Quarter 1 - 2018

Preparation, Predictions, Grocery Shopping and Perfume

“Spectacular achievement is always preceded by unspectacular preparation” – Robert H. Schuller

“Preparing to be successful is only as good as how successfully we prepare.” – lou pelz

This is the time of year when we hear countless numbers of so called experts speak about the future.  We will hear examples from people trying to extrapolate short term social and economic trends into the coming year with the hopes you will follow their advice. These experts will be strategically placed by their publicist in prime-time locations and moments in both print and TV media. This in effort to make the audiences believe they are knowledgeable and reputable. It has been my experience most predictions are made with author knowing tomorrow why the things they predicted yesterday did not happen today.  Predication may have lady luck on his or her side in the short run, the long run will reward those who are prepared for all outcomes. This preparation is centered on two primary beliefs.  Analyzing a large database of historical information gathered from reputable and verifiable sources and ignoring the subjective and intuitive arguments made by those appealing to our emotional biases. Fred Schweb, a Wall Street wit, declared that difference between investment and speculation could be separated because the first aim of investment was the preservation of capital while the primary aim of speculation was the enhancement of fortune. The goal of this letter is to help the reader recognize the difference between speculation and investment.

This morning as I was walking through my local grocery store it reminded me of a quote from Benjamin Graham in his book The Intelligent Investor, “most people buy stocks like a woman purchasing perfume when they should be investing in stocks like a person shopping for groceries.”  Examples of this powerful insight are revealed almost daily.  How often do we see a celebrity endorse a product with the hopes of consumers projecting the popularity of the celebrity to their product?  The marketing companies are hoping consumers will make a popular emotional decision and not a rational one.  The same holds true for brokers pitching investment ideas.  Look at the style of TV commercials for different brokerage houses and mutual funds.  They usually have some middle aged attractive man or woman listening intently to a client from a well adorned office while guiding them to a blissful retirement.  Hoping you will project yourself into the same image.  This is what is commonly referred to as perfume shopping.  Successful investing is finding the best value for your dollar. Investing is comparable to finding which grocery store has the best price on eggs, meat, bread and other household items.  Common everyday items which consumers have purchased for a long time and will continue to purchase in the future.   Items, when purchased in the proper combination, will lead to healthy and joyful home.  Sure, there will be stocks which we wished we would have bought.  Bitcoins which we wished we owned.  There will always be the tendency to want something which is fast, rewarding and easy.  We would all like to dream about owning the big lottery ticket.  These desires should always be tempered by the big picture along with the emotional stability and discipline to follow the investment principles which have stood the test of time.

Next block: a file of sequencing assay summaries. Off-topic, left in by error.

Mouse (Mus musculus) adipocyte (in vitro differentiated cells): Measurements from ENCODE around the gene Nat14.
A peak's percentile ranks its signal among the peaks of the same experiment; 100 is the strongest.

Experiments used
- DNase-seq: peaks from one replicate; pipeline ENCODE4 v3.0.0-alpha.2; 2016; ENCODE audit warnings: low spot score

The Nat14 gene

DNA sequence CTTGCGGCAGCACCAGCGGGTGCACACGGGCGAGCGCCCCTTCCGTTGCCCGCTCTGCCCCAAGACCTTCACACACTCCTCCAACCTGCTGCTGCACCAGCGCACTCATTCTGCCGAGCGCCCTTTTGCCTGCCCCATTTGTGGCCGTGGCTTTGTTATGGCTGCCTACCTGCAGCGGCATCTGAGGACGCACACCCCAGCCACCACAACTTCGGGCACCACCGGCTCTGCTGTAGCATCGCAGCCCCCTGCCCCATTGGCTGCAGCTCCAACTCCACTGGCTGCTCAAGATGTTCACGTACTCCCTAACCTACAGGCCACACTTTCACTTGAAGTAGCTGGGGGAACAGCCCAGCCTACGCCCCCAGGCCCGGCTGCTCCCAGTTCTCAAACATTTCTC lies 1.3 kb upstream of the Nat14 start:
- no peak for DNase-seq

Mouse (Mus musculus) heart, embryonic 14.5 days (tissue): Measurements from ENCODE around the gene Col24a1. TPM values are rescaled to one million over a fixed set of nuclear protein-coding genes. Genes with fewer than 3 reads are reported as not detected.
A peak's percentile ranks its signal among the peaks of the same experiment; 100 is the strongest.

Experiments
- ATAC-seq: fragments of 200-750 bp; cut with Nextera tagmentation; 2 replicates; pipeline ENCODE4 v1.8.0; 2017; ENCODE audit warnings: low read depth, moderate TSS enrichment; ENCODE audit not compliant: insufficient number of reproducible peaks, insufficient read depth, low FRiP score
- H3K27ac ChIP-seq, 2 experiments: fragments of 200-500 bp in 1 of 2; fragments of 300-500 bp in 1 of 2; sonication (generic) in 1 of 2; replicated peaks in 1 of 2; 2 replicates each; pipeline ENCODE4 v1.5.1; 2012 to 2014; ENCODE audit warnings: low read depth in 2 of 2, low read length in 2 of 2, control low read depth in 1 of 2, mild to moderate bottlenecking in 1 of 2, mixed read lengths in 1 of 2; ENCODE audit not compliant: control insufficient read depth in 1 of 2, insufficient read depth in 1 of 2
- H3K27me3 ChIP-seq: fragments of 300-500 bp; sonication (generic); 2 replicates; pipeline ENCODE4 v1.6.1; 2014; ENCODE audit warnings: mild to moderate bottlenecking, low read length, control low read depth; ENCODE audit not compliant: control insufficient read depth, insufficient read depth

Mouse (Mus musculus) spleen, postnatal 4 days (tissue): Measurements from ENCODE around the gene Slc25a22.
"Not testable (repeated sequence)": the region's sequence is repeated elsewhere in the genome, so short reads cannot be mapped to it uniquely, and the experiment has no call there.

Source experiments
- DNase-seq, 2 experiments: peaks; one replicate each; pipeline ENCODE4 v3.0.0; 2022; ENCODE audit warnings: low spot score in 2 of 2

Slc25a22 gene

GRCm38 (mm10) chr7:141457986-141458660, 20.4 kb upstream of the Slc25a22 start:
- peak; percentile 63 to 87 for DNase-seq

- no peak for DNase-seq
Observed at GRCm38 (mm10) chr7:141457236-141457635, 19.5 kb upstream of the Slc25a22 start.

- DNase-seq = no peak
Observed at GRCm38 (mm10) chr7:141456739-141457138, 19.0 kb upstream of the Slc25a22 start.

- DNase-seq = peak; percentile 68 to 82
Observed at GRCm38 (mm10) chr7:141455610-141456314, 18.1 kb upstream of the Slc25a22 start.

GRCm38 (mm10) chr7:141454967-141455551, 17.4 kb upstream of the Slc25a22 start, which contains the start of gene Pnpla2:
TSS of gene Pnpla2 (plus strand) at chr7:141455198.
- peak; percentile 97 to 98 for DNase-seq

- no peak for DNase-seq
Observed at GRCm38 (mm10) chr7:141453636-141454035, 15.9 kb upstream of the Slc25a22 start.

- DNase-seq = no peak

Deciding on an investment strategy is as personal as each person’s fingerprint.  The difference is, unlike a fingerprint, a person may need to change their strategy as their life may go through either tragedy or good fortune.  It has always intrigued me why something as important as a family legacy or a lifetimes worth of savings would be placed in a mutual fund designed for thousands of people.  As they would be just as well served buying and index fund and reducing their cost.   When choosing a strategy each person should ask if they are ready to accept the unexplainable changes in market prices.  The reason the stock market has had a return of above eight percent and U.S. Treasury bills have been approximately three percent is due to these unexplained changes.  This is commonly referred to as the risk premium.  Deciding how much of this risk premium to take will depend on each person’s emotional and financial situation.  Since 1950 we have seen three market downturns of 40 percent or more, thirteen corrections of 25 percent and 83 corrections of 10 percent*.  Corrections will come.  Deciding what percentage of the downside risk to take is the first part of establishing your investment strategy.  The second part is to ask how your investment managers style will give you the best return for market risk you are willing to take. The third part is to ask how that investment style has performed over a long time series of data.  The fourth part is to have a transparent method for making sure the investment manager has the discipline to maintain the agreed upon style through different market cycles. We have had an inordinate length of time since our last correction.  Corrections do provide opportunity.  When stocks prices are driven to irrationally low prices due to behavioral biases value can be purchased at very cheap levels.  Corrections are welcomed by the intelligent investor. Corrections allow for the intelligent investor to increase their market risk with higher margins of safety.  The success lies not in predicting the correction as in the preparation for the correction.

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